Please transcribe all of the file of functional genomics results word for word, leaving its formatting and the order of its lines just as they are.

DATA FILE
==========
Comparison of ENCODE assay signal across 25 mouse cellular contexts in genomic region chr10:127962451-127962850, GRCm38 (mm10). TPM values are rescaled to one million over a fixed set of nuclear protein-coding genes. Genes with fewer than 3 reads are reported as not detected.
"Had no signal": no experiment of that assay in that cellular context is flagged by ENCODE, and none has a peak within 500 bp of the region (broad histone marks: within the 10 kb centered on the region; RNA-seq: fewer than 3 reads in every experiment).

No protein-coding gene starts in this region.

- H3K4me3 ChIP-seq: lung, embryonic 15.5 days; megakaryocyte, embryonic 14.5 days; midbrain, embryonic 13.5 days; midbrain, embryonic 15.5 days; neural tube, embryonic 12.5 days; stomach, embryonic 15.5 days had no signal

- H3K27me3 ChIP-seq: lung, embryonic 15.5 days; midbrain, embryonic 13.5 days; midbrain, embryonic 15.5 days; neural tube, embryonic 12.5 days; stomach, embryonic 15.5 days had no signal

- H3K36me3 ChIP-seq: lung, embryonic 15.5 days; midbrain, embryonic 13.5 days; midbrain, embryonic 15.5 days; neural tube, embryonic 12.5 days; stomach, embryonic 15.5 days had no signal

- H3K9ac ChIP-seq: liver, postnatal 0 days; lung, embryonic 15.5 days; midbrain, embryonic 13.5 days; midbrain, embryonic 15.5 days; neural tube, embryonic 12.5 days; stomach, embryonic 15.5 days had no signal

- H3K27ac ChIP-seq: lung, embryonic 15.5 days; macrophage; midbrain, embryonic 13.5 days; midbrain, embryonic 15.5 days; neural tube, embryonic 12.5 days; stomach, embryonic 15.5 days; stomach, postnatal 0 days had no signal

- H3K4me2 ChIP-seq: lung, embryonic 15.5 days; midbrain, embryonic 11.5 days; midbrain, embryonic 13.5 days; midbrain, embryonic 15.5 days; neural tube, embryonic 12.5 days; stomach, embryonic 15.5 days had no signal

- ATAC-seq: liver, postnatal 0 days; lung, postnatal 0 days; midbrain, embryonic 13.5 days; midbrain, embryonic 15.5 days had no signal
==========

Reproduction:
Comparison of ENCODE assay signal across 25 mouse cellular contexts in genomic region chr10:127962451-127962850, GRCm38 (mm10). TPM values are rescaled to one million over a fixed set of nuclear protein-coding genes. Genes with fewer than 3 reads are reported as not detected.
"Had no signal": no experiment of that assay in that cellular context is flagged by ENCODE, and none has a peak within 500 bp of the region (broad histone marks: within the 10 kb centered on the region; RNA-seq: fewer than 3 reads in every experiment).

No protein-coding gene starts in this region.

- H3K4me3 ChIP-seq: lung, embryonic 15.5 days; megakaryocyte, embryonic 14.5 days; midbrain, embryonic 13.5 days; midbrain, embryonic 15.5 days; neural tube, embryonic 12.5 days; stomach, embryonic 15.5 days had no signal

- H3K27me3 ChIP-seq: lung, embryonic 15.5 days; midbrain, embryonic 13.5 days; midbrain, embryonic 15.5 days; neural tube, embryonic 12.5 days; stomach, embryonic 15.5 days had no signal

- H3K36me3 ChIP-seq: lung, embryonic 15.5 days; midbrain, embryonic 13.5 days; midbrain, embryonic 15.5 days; neural tube, embryonic 12.5 days; stomach, embryonic 15.5 days had no signal

- H3K9ac ChIP-seq: liver, postnatal 0 days; lung, embryonic 15.5 days; midbrain, embryonic 13.5 days; midbrain, embryonic 15.5 days; neural tube, embryonic 12.5 days; stomach, embryonic 15.5 days had no signal

- H3K27ac ChIP-seq: lung, embryonic 15.5 days; macrophage; midbrain, embryonic 13.5 days; midbrain, embryonic 15.5 days; neural tube, embryonic 12.5 days; stomach, embryonic 15.5 days; stomach, postnatal 0 days had no signal

- H3K4me2 ChIP-seq: lung, embryonic 15.5 days; midbrain, embryonic 11.5 days; midbrain, embryonic 13.5 days; midbrain, embryonic 15.5 days; neural tube, embryonic 12.5 days; stomach, embryonic 15.5 days had no signal

- ATAC-seq: liver, postnatal 0 days; lung, postnatal 0 days; midbrain, embryonic 13.5 days; midbrain, embryonic 15.5 days had no signal